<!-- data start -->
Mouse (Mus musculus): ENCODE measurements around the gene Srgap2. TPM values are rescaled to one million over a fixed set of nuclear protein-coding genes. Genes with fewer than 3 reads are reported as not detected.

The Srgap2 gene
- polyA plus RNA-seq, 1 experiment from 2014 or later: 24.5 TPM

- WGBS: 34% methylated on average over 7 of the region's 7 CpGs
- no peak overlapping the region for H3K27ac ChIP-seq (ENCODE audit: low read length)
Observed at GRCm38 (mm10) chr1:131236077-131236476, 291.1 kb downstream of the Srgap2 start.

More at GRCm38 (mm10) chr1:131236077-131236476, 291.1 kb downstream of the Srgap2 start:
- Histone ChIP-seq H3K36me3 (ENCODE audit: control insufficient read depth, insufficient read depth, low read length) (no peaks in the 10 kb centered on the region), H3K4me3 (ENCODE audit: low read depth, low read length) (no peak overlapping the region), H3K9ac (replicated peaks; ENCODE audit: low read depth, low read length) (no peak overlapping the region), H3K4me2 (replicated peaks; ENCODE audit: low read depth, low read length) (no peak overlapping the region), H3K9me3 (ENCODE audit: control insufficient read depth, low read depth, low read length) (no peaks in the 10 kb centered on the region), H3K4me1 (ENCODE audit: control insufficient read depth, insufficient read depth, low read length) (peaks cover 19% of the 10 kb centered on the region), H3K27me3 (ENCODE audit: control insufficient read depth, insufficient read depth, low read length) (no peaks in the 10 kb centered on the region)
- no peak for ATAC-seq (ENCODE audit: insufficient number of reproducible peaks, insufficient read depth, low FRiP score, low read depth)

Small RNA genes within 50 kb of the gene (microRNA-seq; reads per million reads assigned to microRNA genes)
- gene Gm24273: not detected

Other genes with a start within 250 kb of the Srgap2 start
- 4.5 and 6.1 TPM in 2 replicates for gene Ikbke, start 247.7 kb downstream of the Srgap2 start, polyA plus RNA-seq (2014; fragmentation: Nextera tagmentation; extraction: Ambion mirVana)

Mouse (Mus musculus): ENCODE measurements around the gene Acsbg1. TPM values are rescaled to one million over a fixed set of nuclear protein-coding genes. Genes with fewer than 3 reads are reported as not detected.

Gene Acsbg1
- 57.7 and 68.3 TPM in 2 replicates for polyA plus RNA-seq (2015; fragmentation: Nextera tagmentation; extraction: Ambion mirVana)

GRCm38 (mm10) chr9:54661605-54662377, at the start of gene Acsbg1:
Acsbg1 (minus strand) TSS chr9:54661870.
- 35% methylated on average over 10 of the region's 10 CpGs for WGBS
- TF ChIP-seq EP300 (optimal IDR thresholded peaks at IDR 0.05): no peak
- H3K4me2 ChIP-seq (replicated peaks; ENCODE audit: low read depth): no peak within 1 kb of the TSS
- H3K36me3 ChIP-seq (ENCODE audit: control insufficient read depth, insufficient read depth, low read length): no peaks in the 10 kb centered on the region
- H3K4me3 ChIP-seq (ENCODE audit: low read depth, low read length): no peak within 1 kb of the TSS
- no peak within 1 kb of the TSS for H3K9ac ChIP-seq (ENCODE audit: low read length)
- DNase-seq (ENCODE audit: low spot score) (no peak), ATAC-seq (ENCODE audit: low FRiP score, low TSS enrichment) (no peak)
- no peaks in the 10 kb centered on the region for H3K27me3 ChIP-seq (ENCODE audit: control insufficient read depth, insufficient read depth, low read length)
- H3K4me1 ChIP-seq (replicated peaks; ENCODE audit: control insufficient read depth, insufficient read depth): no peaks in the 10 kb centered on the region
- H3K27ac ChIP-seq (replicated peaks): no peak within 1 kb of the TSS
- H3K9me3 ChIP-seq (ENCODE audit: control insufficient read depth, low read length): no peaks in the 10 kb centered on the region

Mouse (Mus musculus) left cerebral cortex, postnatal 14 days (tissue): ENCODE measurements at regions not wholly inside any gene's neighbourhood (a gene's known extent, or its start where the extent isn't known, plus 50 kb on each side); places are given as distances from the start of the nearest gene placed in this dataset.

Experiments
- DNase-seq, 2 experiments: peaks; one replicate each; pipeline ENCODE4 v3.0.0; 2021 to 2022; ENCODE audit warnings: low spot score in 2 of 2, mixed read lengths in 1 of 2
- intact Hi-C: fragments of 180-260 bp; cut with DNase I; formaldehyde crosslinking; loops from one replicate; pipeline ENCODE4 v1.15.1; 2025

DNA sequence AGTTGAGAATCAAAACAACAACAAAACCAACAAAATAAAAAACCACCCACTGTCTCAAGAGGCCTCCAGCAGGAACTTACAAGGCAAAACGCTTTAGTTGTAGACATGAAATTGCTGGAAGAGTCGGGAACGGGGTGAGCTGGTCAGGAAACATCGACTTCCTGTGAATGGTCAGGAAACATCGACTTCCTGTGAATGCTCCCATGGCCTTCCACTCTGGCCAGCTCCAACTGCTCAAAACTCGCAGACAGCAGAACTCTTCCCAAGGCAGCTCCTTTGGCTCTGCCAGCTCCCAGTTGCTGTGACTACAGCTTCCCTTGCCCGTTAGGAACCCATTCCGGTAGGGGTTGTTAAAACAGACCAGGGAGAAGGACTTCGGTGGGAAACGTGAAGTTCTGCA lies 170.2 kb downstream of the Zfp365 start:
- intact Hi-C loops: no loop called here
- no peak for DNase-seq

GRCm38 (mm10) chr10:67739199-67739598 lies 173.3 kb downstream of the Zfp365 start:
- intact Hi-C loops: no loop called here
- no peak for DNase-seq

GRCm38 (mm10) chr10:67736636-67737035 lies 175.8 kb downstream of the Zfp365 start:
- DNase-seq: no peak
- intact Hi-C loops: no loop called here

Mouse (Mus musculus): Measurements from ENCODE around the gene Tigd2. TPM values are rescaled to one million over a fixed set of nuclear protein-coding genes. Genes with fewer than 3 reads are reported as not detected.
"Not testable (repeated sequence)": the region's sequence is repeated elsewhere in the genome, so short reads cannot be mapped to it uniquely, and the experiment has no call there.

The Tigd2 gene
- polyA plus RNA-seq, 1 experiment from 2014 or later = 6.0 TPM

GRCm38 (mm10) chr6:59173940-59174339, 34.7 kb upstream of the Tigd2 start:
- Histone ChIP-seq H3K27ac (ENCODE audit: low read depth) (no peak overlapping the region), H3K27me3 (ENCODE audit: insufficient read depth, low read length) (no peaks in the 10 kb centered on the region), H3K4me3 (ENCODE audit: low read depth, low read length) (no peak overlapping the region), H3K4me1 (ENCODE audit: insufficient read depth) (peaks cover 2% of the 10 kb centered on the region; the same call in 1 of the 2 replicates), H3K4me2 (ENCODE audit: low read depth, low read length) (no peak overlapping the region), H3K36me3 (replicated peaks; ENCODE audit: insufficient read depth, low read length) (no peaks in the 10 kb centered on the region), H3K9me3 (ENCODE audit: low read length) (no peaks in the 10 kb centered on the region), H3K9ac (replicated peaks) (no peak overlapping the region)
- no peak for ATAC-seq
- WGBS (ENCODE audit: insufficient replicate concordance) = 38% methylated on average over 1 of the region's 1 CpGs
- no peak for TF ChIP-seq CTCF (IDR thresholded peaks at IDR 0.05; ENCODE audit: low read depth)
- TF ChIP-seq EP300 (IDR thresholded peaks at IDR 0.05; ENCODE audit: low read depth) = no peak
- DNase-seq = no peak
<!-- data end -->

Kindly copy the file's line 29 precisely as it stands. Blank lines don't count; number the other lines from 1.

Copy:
- H3K9me3 ChIP-seq (ENCODE audit: control insufficient read depth, low read length): no peaks in the 10 kb centered on the region